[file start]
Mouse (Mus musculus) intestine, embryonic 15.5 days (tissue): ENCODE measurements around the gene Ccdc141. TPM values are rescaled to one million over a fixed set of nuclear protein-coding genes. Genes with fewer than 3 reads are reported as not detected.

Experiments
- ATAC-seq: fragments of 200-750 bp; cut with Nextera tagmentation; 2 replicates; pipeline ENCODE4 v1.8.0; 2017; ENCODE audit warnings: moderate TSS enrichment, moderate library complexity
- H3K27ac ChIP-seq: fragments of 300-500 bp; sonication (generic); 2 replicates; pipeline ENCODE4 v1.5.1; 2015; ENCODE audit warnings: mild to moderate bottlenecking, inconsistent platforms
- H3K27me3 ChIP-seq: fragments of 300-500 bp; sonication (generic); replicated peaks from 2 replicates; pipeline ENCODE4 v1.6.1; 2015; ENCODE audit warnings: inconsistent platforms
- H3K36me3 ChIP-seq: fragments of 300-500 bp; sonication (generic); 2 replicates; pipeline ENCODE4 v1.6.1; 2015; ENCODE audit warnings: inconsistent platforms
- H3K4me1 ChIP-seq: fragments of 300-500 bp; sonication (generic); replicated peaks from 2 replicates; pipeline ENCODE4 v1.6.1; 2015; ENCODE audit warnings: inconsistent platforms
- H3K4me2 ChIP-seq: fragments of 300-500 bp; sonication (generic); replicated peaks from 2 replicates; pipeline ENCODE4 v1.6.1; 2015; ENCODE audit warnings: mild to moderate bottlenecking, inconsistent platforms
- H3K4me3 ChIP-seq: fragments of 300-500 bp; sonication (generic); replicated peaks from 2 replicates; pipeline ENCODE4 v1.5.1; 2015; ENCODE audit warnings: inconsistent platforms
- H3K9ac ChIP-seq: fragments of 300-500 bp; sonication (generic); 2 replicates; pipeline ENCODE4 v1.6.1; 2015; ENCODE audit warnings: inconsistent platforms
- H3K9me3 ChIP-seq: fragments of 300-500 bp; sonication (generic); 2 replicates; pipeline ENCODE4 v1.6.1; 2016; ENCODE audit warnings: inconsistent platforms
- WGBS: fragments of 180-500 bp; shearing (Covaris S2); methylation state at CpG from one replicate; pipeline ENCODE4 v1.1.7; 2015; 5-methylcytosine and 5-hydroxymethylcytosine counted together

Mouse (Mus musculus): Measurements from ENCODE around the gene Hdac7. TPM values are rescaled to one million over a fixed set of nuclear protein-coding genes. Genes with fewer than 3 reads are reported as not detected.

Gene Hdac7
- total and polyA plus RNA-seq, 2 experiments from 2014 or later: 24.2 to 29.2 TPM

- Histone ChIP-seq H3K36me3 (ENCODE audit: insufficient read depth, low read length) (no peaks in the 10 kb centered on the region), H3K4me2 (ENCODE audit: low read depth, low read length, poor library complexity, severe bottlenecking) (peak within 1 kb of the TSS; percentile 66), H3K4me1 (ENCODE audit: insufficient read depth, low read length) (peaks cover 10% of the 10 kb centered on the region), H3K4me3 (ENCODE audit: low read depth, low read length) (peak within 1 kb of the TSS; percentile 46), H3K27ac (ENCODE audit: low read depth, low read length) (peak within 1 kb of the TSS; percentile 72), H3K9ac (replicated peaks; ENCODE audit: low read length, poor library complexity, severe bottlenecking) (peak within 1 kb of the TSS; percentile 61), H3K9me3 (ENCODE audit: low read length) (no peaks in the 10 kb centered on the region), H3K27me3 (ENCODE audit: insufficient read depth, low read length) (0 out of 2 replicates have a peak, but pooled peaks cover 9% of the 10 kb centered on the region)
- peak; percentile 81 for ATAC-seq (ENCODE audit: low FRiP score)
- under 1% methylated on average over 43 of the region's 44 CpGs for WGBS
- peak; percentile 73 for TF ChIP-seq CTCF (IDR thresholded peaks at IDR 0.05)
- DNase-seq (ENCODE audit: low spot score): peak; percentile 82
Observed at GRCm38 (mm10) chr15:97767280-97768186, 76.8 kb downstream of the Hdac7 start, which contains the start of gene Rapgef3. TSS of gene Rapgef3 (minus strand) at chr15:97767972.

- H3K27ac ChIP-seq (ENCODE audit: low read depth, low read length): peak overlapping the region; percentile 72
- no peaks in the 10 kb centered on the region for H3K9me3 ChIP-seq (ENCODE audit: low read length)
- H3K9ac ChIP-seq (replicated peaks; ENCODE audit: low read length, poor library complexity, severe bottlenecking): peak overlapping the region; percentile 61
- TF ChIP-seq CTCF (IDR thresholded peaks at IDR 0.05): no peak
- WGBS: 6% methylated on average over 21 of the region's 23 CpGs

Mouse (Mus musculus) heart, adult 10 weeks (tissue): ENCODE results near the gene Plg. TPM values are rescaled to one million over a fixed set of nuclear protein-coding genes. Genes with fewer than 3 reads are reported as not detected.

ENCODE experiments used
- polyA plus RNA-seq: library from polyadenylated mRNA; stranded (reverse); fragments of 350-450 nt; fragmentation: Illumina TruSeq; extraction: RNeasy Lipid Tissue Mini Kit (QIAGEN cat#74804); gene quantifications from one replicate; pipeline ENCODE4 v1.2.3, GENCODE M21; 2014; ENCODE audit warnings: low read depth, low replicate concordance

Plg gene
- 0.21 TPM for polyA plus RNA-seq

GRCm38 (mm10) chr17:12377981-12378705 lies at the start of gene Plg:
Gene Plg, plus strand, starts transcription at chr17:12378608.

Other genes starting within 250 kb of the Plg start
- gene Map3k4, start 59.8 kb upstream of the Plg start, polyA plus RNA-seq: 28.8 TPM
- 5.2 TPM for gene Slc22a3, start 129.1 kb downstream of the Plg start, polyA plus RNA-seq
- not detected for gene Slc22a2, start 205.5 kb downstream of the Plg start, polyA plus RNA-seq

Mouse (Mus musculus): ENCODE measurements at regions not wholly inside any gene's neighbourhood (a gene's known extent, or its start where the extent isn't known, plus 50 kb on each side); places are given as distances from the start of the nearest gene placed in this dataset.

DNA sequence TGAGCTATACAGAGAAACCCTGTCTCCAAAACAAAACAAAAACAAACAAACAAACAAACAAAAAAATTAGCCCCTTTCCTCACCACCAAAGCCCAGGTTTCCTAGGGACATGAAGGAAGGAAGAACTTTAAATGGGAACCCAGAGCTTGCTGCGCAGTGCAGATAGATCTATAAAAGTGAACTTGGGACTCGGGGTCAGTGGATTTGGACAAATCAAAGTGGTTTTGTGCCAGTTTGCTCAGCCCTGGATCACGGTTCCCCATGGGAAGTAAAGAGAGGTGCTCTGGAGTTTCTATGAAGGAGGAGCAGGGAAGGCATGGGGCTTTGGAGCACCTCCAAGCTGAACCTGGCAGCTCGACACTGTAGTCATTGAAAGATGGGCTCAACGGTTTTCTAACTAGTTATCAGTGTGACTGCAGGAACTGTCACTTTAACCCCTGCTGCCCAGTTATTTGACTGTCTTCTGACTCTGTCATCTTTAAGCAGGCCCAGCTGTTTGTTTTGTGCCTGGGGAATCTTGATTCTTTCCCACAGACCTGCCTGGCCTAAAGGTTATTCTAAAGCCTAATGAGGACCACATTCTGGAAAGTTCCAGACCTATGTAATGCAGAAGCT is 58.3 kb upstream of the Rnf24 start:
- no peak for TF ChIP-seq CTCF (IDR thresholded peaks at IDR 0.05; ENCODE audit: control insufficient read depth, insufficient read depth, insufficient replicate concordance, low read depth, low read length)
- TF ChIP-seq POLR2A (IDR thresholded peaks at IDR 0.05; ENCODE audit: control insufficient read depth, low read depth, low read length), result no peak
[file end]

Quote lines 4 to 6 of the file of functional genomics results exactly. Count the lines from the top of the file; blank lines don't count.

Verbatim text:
- H3K27ac ChIP-seq: fragments of 300-500 bp; sonication (generic); 2 replicates; pipeline ENCODE4 v1.5.1; 2015; ENCODE audit warnings: mild to moderate bottlenecking, inconsistent platforms
- H3K27me3 ChIP-seq: fragments of 300-500 bp; sonication (generic); replicated peaks from 2 replicates; pipeline ENCODE4 v1.6.1; 2015; ENCODE audit warnings: inconsistent platforms
- H3K36me3 ChIP-seq: fragments of 300-500 bp; sonication (generic); 2 replicates; pipeline ENCODE4 v1.6.1; 2015; ENCODE audit warnings: inconsistent platforms